The Truth About John Wayne's Relationship With Religion

One of the greatest icons of the Silver Screen of the 20th century was John Wayne, or Marion Morrison, as he was born (per Britannica). For decades during and after Hollywood's Golden Age, Wayne sold out theaters, usually depicting cowboys or war heroes. Off-screen, his personal life included behaviors not unlike those of a stereotypical man's man of his day, including hard drinking, chain smoking, and womanizing. Further, he was a prominent conservative, according to The Washington Post, at a time when few Hollywood leading actors would admit it, as well as a supporter of the Vietnam War and a fervent anti-communist. In 1971 he gave an interview with Playboy magazine in which he supported white supremacy, made homophobic statements, and downplayed slavery.

One thing that Wayne appears not to have talked about much while he was alive is his religion. However, the evidence seems to indicate that, inasmuch as he had any relationship with any religion, he chose Catholicism.

Wayne converted to Catholicism near the end of his life, according to his grandson

Marion Morrison was born in Iowa to parents of Scottish descent, and was raised a Presbyterian, according to The Washington Post, although how devout he and his family were, and the degree to which religion played a role in his life, are unclear. However, by the time of his first marriage, to Josephine Alicia Saenz, Catholicism had come calling, according to Aleteia. His first wife tried valiantly to get her husband involved in church activities, and even prayed for his conversion. His next two marriages were also to Catholic women, and his children all attended Catholic schools.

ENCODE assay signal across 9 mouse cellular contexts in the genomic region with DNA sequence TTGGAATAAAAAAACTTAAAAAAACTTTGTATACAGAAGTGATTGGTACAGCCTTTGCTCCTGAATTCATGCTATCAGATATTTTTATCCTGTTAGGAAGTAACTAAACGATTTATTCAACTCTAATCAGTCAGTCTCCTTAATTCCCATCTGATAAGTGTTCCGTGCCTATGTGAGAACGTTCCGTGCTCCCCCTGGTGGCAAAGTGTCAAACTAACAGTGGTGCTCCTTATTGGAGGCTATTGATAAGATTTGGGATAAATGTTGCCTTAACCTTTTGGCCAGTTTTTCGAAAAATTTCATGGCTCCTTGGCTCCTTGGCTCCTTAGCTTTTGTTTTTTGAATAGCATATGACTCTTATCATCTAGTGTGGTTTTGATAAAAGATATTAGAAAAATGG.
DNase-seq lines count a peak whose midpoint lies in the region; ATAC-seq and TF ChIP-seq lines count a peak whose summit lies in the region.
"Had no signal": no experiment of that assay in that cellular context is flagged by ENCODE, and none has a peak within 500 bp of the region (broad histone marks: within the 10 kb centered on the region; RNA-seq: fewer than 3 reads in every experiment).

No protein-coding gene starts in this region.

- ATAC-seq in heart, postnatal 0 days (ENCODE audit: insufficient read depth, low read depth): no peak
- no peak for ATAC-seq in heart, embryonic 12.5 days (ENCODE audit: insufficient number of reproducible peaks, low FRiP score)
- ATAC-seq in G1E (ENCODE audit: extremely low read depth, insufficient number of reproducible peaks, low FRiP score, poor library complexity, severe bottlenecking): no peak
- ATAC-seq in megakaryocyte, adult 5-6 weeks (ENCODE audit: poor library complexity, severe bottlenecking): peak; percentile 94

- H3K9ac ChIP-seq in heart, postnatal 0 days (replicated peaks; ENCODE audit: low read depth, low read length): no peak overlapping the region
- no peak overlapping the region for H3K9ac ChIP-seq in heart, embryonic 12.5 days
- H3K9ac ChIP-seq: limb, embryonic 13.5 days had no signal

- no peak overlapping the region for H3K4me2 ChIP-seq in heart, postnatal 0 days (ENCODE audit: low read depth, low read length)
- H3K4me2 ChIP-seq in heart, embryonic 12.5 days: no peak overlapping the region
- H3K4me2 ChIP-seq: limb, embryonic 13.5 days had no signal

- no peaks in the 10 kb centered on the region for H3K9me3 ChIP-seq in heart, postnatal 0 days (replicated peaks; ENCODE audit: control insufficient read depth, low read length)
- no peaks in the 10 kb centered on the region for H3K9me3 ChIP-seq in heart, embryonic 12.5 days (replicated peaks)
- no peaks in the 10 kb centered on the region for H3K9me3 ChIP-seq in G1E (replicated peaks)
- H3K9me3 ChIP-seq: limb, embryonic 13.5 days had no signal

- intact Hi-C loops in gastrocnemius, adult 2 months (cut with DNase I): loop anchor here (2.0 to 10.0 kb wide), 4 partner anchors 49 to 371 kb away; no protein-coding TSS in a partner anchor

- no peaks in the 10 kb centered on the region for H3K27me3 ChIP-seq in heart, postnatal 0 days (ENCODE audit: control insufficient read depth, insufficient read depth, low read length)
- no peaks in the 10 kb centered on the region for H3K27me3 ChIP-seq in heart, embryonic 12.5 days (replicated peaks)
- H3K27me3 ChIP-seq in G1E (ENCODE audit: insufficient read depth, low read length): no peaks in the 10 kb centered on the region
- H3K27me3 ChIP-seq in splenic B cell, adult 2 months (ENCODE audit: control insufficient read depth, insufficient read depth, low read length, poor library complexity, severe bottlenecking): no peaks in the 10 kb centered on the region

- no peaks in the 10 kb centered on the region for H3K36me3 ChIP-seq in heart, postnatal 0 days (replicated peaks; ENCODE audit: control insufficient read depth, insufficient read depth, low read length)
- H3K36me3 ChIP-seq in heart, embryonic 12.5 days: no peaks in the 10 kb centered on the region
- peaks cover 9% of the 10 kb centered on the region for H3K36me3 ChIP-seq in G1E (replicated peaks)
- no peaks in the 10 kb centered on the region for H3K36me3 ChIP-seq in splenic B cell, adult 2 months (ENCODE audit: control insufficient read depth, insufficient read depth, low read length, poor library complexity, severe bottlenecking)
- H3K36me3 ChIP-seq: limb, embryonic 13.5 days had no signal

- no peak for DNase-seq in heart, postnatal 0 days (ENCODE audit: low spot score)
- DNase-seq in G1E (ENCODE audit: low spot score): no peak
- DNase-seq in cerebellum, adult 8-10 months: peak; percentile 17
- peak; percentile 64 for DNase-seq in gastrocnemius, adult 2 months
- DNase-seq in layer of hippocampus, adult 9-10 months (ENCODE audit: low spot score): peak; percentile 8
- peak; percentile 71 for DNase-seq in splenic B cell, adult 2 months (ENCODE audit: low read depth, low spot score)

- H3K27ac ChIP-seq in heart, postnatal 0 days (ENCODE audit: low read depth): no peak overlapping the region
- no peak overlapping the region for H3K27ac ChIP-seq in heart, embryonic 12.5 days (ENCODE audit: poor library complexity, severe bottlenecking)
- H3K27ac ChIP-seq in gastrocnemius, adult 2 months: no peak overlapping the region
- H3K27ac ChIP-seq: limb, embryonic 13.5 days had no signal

By the end of his life, Wayne had fully converted to Catholicism, said his grandson, Father Matthew Muñoz, a Catholic priest. Father Muñoz pointed to Saenz's influence as planting the seeds that led to Wayne's eventual conversion to Catholicism. "My grandmother, Josephine Wayne Saenz, had a wonderful influence on his life and introduced him to the Catholic world," he said. Further, Father Muñoz said that, before Wayne died, he was baptized into the Catholic faith by Archbishop Marcos Gregorio McGrath, archbishop of Panama at the time and a friend of a friend of Wayne's.